eBay zeroes in on PayPal in much-needed overhaul

CIOL Bureau
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SAN JOSE, USA: eBay Inc, fending off worries that its best days are over, hopes to transform itself by galvanizing growth at its PayPal payments system and jump-starting its lagging core business, top executives said on Wednesday.

Best known as the Internet's premier auction site, eBay expects its burgeoning PayPal division to spearhead growth in global revenues to $10-12 billion and underpin sedate -- but steady -- single-percentage annual earnings growth by 2011.

To get there, Chief Executive John Donahoe vowed to pursue "ruthless" change in its marketplaces business that began with auctions but now encompasses fixed-price sales and even classified ads.


Donahoe told Reuters in an interview that eBay had befuddled Wall Street in recent years by forging a three-pronged business -- eBay, PayPal and Web-based telephone company Skype -- with less emphasis on its once-preeminent auctions.

"EBay was the big leader out of the gates, but we're going through a change," Donahoe said. "Every leader in every business has to go through periods of change."

But skeptical analysts said eBay signaled few dramatic shifts on Wednesday at its core marketplaces unit beyond ongoing efforts to capture more sellers and buyers and regain the market share relinquished to rivals, especially online retailer


The San Jose-based online giant, which did not provide a full-year outlook in January, said adjusted earnings per share would grow in the mid-single digits on a percentage basis from 2009 to 2011.

EBay can also save $2 billion over 3 years by trimming processing costs, enhancing online customer support to avoid resource-wasting processes, and more targeted marketing, Chief Financial Officer Bob Swan said.

Within two years, marketplaces should see $5 billion to $7 billion in revenue, eBay said, spurred by search, catalog and platform improvements. That compares with 2008's $5.6 billion.


Still, Collins Stewart analyst Sandeep Aggarwal said Wall Street wanted "more tangible evidence of sustained recovery."

"There is nothing new they gave us to make us feel more positive," Aggarwal said.

The times, they are a- changing


Ebay executives were rather more sanguine.

"The eBay you knew is not the eBay we are, or the eBay we will become," Donahoe told analysts, opening the presentation.

EBay pushed its fast-growing PayPal unit into the spotlight, saying it expects that business to double by 2011.


PayPal President Scott Thompson unveiled a deal with Research in Motion for PayPal to be the exclusive payments system for a growing family of applications on the popular Blackberry Smartphone.

And eBay will open its PayPal platform to developers, allowing them to craft applications in the hope that they will expand its adoption around the world.

"Its potential is enormous," Donahoe told Reuters. "It's not just a stepsister ..., it's a second core."


Globally, total payment volume is expected to reach $100 billion to $120 billion by 2011, Thompson said. PayPal now commands a 79 percent market share in North America, but just 41 percent internationally, the company said.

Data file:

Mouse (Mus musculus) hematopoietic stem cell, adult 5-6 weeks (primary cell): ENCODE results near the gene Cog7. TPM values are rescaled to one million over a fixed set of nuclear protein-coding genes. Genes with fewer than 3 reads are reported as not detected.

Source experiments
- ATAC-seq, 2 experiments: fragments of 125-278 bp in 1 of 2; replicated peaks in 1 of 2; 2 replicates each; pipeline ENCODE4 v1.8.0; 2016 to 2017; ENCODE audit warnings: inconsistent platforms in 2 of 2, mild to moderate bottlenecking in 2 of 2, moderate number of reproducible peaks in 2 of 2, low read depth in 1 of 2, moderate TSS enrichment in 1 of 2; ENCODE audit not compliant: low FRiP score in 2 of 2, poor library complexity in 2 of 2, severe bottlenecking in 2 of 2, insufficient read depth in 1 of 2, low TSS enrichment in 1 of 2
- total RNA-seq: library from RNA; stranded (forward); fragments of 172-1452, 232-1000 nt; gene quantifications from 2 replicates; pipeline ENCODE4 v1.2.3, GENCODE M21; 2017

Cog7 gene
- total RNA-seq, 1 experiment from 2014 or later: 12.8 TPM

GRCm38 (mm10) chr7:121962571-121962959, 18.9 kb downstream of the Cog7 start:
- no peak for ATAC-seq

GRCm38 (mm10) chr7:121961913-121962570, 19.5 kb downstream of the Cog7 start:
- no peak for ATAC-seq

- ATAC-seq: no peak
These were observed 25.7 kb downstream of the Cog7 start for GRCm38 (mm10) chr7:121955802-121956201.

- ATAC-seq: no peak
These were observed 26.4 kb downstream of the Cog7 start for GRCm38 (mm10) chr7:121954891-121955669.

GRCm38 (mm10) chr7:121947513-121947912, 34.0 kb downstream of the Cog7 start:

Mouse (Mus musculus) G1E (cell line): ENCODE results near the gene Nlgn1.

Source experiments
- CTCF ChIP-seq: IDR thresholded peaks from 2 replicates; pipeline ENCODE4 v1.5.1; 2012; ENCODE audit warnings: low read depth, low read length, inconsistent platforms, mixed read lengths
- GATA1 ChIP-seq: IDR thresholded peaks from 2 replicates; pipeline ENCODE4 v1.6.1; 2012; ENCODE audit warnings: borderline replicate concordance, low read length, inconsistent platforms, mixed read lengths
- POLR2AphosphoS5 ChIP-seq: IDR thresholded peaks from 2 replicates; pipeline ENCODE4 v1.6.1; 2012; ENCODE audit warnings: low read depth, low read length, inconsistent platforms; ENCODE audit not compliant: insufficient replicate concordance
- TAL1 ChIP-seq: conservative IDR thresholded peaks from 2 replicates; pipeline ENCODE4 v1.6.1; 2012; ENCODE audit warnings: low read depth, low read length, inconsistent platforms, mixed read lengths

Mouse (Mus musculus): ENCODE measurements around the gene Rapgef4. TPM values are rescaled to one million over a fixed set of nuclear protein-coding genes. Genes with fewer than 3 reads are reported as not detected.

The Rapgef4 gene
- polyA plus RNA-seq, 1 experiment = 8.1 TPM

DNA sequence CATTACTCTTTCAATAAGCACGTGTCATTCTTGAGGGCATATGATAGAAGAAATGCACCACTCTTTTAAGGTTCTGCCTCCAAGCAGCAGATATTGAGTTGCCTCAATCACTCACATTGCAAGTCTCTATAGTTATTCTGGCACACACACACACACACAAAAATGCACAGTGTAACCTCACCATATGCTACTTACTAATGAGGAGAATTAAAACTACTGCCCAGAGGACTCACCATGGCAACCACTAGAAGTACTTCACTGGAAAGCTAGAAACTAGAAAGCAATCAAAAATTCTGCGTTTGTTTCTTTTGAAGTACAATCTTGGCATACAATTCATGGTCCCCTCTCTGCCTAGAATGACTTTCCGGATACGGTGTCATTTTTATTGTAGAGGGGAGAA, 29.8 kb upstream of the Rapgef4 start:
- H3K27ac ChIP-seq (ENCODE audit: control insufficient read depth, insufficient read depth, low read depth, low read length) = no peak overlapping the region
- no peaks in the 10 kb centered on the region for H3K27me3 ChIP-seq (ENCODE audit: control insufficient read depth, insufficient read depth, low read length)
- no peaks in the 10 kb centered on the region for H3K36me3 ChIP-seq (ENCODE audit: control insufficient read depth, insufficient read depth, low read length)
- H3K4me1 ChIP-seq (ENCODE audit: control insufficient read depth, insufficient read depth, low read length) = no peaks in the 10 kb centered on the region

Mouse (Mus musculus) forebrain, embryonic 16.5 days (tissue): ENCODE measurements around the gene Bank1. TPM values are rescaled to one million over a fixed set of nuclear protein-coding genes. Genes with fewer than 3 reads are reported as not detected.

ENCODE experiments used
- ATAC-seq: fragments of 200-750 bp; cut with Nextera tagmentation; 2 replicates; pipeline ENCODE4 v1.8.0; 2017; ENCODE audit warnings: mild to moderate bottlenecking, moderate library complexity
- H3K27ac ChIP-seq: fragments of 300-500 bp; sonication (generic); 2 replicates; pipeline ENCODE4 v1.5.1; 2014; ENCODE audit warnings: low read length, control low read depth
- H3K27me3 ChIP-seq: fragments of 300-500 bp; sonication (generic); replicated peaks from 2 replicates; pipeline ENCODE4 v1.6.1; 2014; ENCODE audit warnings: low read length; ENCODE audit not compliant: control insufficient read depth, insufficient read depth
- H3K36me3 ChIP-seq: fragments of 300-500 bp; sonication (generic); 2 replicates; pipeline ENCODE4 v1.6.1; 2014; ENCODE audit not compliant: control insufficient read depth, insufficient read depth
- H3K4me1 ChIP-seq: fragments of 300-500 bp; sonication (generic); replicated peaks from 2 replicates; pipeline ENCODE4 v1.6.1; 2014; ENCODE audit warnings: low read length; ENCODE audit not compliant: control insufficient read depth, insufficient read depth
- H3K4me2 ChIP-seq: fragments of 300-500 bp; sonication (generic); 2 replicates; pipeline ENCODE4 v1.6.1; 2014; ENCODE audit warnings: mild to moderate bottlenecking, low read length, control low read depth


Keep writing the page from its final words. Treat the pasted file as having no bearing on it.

While PayPal margins will likely decline through 2010 due to the integration of online payments unit Bill Me Later, they will exceed 18 percent to 20 percent long-term, Thompson said.

"We believe it will be bigger than marketplaces because its target audience is all of e-commerce," Donahoe said.

Donahoe also appeared to leave the door open on speculation that fast-growing Skype would be spun off, saying he would make the right decisions to "maximize Skype's potential and value."

On Nasdaq, eBay closed up 4.77 percent at $11.63, while rallied 4.31 percent to $68.54.

The analyst presentation saw eBay executives trying to convince skeptical Wall Street analysts that it remains a vibrant, albeit changing, e-commerce player.

Analysts say eBay -- first known as the online marketplace for collectibles from Barbie dolls to quilts -- needs to boost its performance in the deepening recession, as well as fend off a resilient Amazon, which has stolen its market share.

Donahoe -- noting that eBay was no retailer -- warned that growth at marketplaces would slow in 2009, keep pace with the e-commerce market in 2010, then grow faster in 2011.

EBay executives admitted past mistakes but Donahoe pledged to fix the struggling unit.

"We were too slow in our approach to change. We were letting everyone into the marketplace, regardless of the experience they gave to buyers, " Marketplaces chief Lorrie Norrington said. "We have to do more and we have to do it faster.

EBay's shares have lost two-thirds of their value since a year ago. They now trade at about seven times estimated 2009 earnings, at a deep discount to Amazon's 42 times.

"The question is: will those changes make the experience competitive with other online retailers like Amazon or Zappos who aren't standing still. That's hard to say," Pacific Crest analyst Steve Weinstein said.